Feb. 5, 2013 -- Coming soon to a neighborhood near you: a store that looks, smells and feels like an Apple store, but that belongs to Microsoft.
So sleek are these new emporiums, so jolly and helpful their young staff, that Steve Jobs himself, were he to return to life, would have to pinch himself not to believe he was standing in one of his own creations.
Legendary is the success of Apple's stores. On a per-square-foot basis, says Morningstar analyst Norman Young, who follows Microsoft, Apple stores ring up sales higher than those of any other retailer in the world, having displaced jewelers for that title.
Young calls Microsoft's stores very similar, stylistically, to Apple's.
"They did kind of crib the look and feel," he allows, while hesitating to come right out and call them copies. "Let's just call them one-off derivatives."
The similarities are hard to miss: Like Apple's stores, Microsoft's have an open floor plan, minimalist aesthetic, high ceilings and big windows. Their eager, friendly, T-shirted salesfolk wear lanyards around their necks. Electronic goodies sit temptingly atop wooden tables -- dark wood in this case, not the blonde that Apple favors (a rare departure from the Apple palette).
A December report by SNL Kagan Media & Communications called this setting one that "appears designed to trick the near-sighted into thinking they're in an Apple store."
Slate Magazine, noting the resemblance, sniffed that "seeing the two stores side by side (makes) team Redmond look a bit pathetic" in the slavishness of their imitation. Young supposes that some people, when they see the stores side by side, probably think: "Gosh, there's another Microsoft knock-off."
A California man who has visited one of the stores was unimpressed.
"It was like a bad dream of an Apple store, in that there were all sorts of eager, bright shiny salespeople wearing Microsoft T-shirts, trying to be ultra helpful and groovy at the same time. Didn't work," the Bay Area financial services professional said, asking not to be named.
But Slate gives Microsoft's stores credit for being fun places to shop. Its reporter, when he visited the Palo Alto, Calif., store at lunchtime on a Friday in December, found it bustling, its Xbox area (a consistent feature of every Microsoft store) mobbed with kids trying out the gaming stations.
Slate approves that, like Apple's stores, Microsoft's offer free-tech support. And they have what amounts to a Genius Bar (here called an Answers Desk) offering personalized, one-on-one absolution for the technologically challenged.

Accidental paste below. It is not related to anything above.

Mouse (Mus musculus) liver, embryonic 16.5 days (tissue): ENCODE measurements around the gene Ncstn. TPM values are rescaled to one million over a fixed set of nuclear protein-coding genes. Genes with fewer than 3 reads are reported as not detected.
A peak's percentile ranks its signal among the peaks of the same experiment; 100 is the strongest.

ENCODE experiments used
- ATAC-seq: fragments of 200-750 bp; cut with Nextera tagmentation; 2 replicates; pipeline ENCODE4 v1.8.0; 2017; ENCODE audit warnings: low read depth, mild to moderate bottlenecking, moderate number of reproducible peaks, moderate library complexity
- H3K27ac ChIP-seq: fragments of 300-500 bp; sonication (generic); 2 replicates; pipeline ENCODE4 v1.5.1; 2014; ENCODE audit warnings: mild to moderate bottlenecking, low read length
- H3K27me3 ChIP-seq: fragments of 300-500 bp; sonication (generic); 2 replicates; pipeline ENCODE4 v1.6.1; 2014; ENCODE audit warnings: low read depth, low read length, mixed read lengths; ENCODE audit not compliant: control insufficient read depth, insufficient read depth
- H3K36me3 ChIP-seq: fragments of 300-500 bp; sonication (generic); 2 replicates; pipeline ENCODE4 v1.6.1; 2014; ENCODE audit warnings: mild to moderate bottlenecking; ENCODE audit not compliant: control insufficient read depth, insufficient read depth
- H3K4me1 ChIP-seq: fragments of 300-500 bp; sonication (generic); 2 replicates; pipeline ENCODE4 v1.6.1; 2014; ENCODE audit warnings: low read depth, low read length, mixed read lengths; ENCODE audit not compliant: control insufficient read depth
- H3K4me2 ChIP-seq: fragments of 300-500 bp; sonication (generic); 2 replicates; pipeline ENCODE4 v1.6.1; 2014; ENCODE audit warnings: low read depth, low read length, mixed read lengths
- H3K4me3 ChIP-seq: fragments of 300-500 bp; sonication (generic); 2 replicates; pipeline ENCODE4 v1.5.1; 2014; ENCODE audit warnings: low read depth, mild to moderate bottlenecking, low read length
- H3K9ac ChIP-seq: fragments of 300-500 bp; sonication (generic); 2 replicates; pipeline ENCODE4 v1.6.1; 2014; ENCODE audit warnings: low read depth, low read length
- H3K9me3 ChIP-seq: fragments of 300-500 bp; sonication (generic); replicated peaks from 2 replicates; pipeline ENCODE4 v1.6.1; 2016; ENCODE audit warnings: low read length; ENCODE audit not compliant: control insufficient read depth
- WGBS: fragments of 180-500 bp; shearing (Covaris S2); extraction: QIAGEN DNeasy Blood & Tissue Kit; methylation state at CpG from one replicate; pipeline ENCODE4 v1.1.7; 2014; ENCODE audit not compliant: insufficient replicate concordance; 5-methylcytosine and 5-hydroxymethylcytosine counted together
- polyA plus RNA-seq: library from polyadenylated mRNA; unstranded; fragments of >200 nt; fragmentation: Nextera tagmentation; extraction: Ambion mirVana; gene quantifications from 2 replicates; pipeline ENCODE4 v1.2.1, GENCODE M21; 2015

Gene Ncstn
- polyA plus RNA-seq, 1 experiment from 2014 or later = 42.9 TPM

According to Mashable.com, Apple's 390 stores around the world get about 300 million visitors a year.
Microsoft, according to a company spokeswoman, now has 64 stores, including 31 permanent retail locations plus 33 pop-ups. In calendar year 2012, she says, the company opened its first stores outside the United States, including ones in Vancouver and Toronto. Collectively, Microsoft's stores, she says, have welcomed 22 million customers. The product mix includes Windows 8 PCs, tablets, Windows Phones, Kinect for Xbox 360, Office 365 and more, she told ABC News.
Regarding future expansion, she says, while no target number of stores has been set, a "host of locations" are now under consideration.
The spokeswoman didn't deny the superficial similarities between Apple and Microsoft stores.
PC Magazine predicts that Microsoft, within the decade, will have a minimum of 300 stores, and that it will do as well as Apple.
How well they're doing now is hard to say because Microsoft does not break out the stores' revenue.
Anecdotal accounts of foot traffic have been mixed. On Black Friday, Piper Jaffray analyst Gene Munster reported that a head count of consumers shopping the Mall of America in Minneapolis showed the Microsoft store to be generating 47 percent less foot traffic than the Apple store.
On the other hand, Morningstar analyst Young told ABC News, he found Microsoft's Boston store fairly busy on his visits there. He asked a salesperson about business: "The guy said he had been selling a tablet every shift." Young calls that "good, not great."
Making sales, however, might not be Microsoft's chief objective with the stores, Young speculates. They're a great environment, he believes, for consumer education: In them, Microsoft can show consumers hands-on, in a "low-stress environment with no pressure to buy," how to get the most out of its products.
Microsoft can show other retailers how it wants its merchandise displayed.
And it can get a more meaningful kind of customer feedback, Young thinks, than it could get from focus groups. In the stores, customers aren't just offering their opinions of Microsoft's products, they're voting (or not) with their money.
Microsoft, Young notes, has announced its intent to manufacture more its own hardware in the future, which would add to the stores' value.
In the past, Young says, Microsoft left marketing and display to third parties: Best Buy, Costco and Walmart, for example.
In the future, he predicts, the company will want to exercise more control over how its wares are sold. "I suspect the stores are not necessarily meant to be money-makers," he says. "They're a marketing expense."